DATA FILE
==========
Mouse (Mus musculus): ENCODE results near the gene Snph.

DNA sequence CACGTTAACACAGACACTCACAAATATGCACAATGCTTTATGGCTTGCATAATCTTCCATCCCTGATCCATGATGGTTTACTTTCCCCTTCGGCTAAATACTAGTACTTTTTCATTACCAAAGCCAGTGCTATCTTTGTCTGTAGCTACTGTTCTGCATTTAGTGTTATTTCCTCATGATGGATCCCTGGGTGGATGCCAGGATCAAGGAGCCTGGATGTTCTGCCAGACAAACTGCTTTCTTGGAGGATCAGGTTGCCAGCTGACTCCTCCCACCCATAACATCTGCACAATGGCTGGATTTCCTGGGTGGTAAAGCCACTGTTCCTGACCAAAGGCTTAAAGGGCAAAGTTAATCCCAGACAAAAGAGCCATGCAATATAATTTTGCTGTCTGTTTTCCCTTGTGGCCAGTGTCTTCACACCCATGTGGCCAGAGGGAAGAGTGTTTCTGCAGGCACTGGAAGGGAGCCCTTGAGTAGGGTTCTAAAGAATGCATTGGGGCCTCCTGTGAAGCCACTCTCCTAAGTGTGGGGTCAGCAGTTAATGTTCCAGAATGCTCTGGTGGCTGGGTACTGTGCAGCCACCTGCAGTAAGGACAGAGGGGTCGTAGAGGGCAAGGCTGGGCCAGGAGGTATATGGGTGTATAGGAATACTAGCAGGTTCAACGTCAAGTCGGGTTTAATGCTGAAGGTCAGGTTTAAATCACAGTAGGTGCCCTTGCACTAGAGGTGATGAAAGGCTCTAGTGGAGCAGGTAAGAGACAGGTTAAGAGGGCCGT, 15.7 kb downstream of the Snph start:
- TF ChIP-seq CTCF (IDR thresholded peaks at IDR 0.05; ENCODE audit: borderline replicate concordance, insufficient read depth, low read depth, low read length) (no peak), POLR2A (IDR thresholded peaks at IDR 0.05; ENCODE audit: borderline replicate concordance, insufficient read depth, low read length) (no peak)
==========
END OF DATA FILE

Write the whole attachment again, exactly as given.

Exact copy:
Mouse (Mus musculus): ENCODE results near the gene Snph.

DNA sequence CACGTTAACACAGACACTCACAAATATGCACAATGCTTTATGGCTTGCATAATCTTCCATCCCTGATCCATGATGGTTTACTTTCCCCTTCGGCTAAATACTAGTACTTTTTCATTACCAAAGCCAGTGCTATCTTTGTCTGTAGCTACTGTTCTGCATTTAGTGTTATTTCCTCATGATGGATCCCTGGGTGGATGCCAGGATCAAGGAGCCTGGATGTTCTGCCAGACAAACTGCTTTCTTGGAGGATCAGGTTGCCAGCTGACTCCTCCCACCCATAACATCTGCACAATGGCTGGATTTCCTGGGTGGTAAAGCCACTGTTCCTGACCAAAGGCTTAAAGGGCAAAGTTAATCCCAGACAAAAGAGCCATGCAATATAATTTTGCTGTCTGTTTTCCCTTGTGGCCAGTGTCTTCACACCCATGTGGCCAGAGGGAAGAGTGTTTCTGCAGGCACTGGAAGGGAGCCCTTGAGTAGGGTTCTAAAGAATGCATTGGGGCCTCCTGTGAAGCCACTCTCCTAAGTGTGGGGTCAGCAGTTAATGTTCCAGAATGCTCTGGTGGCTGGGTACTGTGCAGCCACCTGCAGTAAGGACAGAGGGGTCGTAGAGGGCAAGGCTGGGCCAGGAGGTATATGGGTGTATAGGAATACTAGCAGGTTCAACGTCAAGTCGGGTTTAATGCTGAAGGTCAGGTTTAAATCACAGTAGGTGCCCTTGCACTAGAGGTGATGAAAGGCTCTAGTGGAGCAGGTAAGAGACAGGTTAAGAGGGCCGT, 15.7 kb downstream of the Snph start:
- TF ChIP-seq CTCF (IDR thresholded peaks at IDR 0.05; ENCODE audit: borderline replicate concordance, insufficient read depth, low read depth, low read length) (no peak), POLR2A (IDR thresholded peaks at IDR 0.05; ENCODE audit: borderline replicate concordance, insufficient read depth, low read length) (no peak)